Similarly, Maharashtra announced loan waiver in June 2017 and its capital spending declined 14 percent YoY in FY18 (provisional estimates). In both cases, total spending growth was also much lower than in FY17.

While it declined 2 percent YoY in Uttar Pradesh (vis-à-vis 9.4 percent growth in FY17), it grew 10.9 percent YoY in Maharashtra (vis-à-vis 13.8 percent growth in FY17).

What this suggests is in contradiction to the popular perception that farm loan waivers will support economic activity growth. In reality, what farm loan waivers have done is to shift investments (or capital spending) to consumption (or revenue spending) by the states. Since the efficiency of the former is higher than those of the latter, such shift reduces the overall efficiency (or productivity) of the fiscal spending, and thus, hurt economic activity growth.

Although the Union government has stayed away from farm loan waivers, several states including Rajasthan, Madhya Pradesh and Uttarakhand recently announced loan waivers aggregating more than Rs 2 lakh crore during the past couple of years.

In its 2019-20 interim Budget, however, the Centre announced a guaranteed income scheme of Rs 6,000 per annum for 12.5 crore small and marginal farmers in the country from FY20, following Telangana’s Rythu Bandhu scheme.

It needs to be seen if states could manage to resist the trap of announcing a replica of this scheme locally to attract more voters. Some states such as Odisha and Jharkhand have already announced their own welfare schemes providing annual guaranteed income for the farmers. It is just a matter of time when the size of this scheme grows and more states adopt it.

The problem, however, is that combined analysis of the Centre and 19 states (general government) reveals that total receipts of the general government were weak in 9MFY19, as tax growth (at just 8.6 percent) was the weakest in seven years.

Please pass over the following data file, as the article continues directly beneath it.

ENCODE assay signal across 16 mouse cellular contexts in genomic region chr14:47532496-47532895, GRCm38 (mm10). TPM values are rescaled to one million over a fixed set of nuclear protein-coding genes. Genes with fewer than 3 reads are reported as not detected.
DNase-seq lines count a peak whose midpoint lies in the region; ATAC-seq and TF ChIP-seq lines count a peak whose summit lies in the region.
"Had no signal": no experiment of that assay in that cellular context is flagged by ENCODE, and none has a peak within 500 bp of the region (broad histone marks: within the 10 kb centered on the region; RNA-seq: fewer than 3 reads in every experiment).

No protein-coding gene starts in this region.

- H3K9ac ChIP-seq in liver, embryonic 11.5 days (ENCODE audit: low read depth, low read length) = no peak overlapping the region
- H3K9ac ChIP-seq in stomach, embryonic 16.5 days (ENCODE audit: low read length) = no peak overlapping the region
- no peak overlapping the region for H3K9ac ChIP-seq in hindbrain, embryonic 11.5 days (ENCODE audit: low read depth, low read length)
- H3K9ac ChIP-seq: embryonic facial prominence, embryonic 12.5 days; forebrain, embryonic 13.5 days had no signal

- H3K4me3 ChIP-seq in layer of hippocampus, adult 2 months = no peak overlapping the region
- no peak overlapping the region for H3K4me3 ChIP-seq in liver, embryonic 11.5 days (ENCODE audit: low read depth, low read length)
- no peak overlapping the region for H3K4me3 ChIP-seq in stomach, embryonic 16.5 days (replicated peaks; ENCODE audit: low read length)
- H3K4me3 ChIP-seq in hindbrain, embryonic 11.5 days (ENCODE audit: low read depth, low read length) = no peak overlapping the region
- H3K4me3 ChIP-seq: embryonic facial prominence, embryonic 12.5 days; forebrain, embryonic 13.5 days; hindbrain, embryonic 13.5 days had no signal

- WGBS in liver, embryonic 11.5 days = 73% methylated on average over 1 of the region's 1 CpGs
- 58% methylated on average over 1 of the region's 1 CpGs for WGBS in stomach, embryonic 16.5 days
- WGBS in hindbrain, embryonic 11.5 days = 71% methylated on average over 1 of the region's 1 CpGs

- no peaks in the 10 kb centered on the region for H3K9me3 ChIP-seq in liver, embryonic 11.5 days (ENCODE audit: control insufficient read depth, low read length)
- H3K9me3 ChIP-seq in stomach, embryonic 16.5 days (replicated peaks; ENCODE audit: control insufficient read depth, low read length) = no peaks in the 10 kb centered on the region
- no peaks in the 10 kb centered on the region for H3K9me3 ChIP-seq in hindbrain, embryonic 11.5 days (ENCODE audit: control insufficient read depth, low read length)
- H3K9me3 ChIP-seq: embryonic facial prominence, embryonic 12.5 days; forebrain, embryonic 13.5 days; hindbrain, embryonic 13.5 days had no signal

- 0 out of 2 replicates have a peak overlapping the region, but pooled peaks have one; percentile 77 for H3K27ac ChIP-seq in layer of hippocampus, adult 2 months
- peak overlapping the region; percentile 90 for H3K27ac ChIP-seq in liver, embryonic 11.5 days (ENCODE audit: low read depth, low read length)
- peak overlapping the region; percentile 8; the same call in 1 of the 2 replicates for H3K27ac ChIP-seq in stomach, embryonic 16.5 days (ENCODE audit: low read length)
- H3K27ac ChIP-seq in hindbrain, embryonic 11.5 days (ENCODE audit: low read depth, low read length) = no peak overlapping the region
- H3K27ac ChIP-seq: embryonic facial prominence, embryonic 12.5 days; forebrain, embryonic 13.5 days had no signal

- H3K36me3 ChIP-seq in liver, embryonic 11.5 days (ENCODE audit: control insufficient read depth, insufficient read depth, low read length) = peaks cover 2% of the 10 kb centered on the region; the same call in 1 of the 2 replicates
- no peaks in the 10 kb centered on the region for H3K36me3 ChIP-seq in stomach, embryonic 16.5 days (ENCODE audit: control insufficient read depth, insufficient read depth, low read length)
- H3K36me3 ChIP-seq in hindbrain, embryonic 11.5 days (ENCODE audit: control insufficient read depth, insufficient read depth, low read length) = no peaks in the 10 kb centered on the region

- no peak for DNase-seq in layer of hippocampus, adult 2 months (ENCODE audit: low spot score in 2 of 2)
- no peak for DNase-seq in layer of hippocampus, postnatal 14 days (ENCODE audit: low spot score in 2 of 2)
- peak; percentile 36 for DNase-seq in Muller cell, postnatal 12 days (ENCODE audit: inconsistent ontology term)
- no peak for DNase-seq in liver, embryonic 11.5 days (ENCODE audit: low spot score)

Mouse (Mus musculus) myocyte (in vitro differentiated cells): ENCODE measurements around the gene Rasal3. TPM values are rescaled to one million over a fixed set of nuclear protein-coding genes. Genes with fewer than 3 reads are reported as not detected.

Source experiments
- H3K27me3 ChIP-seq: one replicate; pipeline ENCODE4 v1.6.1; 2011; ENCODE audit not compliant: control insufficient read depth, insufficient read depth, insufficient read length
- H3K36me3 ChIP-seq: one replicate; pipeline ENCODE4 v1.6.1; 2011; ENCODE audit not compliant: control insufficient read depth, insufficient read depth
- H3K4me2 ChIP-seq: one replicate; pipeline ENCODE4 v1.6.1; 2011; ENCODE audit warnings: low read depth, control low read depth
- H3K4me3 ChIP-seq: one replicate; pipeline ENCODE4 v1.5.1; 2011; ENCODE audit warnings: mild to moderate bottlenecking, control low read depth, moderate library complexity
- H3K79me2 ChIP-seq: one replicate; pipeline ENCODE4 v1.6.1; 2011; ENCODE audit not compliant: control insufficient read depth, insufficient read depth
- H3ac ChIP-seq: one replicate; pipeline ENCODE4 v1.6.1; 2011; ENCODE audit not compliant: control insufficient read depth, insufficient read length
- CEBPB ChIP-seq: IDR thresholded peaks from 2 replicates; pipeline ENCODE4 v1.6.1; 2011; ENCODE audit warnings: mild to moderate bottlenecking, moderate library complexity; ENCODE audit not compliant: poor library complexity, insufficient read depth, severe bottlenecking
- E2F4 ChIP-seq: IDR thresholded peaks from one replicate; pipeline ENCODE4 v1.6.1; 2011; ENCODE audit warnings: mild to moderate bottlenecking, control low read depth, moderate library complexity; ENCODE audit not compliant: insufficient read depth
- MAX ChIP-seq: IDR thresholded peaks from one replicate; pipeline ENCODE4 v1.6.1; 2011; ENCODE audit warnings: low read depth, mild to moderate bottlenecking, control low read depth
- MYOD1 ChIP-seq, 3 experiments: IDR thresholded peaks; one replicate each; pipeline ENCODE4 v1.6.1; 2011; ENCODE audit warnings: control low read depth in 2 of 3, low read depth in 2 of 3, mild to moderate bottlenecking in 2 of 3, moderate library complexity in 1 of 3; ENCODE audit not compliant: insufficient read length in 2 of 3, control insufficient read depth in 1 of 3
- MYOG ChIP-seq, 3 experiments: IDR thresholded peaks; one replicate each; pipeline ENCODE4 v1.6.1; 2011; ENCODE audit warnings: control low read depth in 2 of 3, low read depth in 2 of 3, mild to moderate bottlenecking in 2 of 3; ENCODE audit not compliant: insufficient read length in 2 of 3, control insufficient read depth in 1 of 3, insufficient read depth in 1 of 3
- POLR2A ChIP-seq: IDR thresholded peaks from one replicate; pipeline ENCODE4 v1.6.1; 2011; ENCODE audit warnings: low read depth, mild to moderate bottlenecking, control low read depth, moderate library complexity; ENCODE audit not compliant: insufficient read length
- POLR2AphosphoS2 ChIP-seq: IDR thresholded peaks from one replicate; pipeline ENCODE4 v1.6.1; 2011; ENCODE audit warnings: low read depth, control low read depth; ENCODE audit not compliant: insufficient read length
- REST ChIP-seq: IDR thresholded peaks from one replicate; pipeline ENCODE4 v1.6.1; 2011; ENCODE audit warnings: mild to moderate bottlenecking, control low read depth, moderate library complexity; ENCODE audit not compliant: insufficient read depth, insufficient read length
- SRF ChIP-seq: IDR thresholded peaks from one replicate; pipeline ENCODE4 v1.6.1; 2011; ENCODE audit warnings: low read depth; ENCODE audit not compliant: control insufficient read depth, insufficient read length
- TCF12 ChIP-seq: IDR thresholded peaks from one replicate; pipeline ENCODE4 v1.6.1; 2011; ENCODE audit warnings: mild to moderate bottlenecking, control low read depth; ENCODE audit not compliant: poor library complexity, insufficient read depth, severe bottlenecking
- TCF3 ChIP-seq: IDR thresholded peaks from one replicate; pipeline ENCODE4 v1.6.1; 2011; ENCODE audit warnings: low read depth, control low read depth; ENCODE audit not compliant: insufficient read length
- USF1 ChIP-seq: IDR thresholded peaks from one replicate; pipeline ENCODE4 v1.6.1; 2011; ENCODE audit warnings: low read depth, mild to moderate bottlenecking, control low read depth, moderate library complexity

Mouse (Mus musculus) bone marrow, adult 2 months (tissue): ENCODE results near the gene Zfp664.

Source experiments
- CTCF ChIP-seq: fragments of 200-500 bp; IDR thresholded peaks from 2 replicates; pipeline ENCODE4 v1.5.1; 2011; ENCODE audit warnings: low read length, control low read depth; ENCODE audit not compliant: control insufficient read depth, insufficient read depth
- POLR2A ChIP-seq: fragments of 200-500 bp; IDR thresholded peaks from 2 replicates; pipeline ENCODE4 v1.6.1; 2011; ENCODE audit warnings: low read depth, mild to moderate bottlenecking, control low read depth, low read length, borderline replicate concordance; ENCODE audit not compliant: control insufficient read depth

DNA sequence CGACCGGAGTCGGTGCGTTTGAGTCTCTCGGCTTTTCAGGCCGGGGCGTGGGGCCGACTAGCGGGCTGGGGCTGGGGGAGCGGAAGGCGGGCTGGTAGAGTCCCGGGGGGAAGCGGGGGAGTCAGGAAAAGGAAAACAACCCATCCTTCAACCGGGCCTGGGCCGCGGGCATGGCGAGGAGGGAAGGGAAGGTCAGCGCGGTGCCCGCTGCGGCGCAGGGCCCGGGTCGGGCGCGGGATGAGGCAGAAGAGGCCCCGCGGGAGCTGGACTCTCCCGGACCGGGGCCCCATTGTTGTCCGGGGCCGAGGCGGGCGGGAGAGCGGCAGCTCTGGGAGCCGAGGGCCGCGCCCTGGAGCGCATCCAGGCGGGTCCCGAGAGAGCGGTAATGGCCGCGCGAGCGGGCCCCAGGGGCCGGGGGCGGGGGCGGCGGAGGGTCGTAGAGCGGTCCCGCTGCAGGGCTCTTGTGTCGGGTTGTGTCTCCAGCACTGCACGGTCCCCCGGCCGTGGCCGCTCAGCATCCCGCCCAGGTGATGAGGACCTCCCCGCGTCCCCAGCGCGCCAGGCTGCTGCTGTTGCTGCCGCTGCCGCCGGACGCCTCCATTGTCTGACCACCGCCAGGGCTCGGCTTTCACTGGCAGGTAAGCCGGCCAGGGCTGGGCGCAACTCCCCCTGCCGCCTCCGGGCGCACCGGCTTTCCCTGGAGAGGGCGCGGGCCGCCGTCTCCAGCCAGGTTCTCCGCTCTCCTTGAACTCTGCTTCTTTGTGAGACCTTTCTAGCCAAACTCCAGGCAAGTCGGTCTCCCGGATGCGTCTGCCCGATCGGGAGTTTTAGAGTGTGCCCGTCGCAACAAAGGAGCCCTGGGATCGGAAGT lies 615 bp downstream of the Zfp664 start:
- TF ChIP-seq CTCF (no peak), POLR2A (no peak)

Indirect taxes (including GST) were the key culprit, rising by a meagre 5.8 percent YoY in 9MFY19, as against an average growth of 16.1 percent in the last three years. Considering the historical trends in the final quarter of the fiscal year, our estimates suggest that indirect taxes could witness a shortfall of up to Rs 2.1 lakh crore in FY19.

If so, the ability of the states to grow spending in 4QFY19 would be as limited as the Central government. Further, the states may also have to follow the Centre by axing capital spending in order to meet (or remain close to) its fiscal deficit targets.

Overall, while the schemes such as the loan waivers and guaranteed income schemes for the farmers are very attractive from political perspective, they are unlikely to be acceptable on economic grounds. Short-term gains are likely to create long-term losses and the latter will most likely come back to haunt the broader economy.

(The writer is chief economist, MOFSL)

Updated Date: